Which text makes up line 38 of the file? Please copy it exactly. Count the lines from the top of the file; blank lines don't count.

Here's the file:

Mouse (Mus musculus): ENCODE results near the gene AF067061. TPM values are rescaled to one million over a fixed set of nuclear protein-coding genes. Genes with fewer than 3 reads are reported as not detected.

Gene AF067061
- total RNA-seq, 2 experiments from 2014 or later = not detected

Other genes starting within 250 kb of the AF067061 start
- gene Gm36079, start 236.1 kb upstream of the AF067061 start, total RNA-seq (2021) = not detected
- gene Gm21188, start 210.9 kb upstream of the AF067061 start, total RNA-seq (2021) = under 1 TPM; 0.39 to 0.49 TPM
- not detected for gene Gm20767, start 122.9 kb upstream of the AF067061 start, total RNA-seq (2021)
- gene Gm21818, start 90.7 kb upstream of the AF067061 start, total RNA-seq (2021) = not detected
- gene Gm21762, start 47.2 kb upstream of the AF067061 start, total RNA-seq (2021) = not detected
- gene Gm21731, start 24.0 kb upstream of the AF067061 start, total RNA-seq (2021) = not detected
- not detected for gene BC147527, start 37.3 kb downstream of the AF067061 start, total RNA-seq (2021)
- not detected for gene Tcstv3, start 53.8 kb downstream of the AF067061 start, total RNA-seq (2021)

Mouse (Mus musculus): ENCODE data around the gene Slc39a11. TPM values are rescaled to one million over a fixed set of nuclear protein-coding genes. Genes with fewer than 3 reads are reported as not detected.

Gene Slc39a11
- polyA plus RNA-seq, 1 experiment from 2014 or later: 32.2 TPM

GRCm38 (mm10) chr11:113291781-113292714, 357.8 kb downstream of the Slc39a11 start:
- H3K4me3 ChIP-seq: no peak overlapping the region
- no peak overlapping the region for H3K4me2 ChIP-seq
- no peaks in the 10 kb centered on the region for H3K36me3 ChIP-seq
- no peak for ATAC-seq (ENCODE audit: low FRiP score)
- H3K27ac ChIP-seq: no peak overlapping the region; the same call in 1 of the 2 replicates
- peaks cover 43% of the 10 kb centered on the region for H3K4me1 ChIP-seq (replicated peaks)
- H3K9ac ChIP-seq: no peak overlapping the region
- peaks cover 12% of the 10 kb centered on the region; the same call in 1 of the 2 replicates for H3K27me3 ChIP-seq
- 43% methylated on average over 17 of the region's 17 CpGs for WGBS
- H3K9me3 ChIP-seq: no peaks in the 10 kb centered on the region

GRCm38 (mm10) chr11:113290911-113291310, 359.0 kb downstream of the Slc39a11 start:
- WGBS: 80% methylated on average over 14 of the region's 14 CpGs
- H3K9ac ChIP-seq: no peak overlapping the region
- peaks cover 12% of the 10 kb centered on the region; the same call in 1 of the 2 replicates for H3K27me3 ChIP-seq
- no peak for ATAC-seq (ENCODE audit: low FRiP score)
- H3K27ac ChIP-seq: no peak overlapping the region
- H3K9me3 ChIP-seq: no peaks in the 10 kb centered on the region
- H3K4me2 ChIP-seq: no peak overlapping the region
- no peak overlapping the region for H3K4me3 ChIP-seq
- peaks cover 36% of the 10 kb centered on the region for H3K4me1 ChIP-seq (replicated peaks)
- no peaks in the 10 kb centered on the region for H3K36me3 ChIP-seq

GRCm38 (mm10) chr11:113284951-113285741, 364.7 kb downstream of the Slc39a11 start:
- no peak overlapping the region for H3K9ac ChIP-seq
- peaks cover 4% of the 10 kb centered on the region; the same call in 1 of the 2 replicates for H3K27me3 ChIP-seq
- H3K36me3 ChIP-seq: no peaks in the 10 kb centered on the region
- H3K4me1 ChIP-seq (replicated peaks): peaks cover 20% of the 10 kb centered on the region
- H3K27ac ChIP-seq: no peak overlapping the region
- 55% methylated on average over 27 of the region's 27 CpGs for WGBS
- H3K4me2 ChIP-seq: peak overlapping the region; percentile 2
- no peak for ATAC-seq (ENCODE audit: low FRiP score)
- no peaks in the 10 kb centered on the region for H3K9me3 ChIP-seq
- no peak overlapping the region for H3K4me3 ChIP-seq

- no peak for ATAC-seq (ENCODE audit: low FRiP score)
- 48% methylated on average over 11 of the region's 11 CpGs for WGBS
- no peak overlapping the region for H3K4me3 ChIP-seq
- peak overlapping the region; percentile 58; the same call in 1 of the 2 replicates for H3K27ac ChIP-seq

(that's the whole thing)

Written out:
GRCm38 (mm10) chr11:113284951-113285741, 364.7 kb downstream of the Slc39a11 start: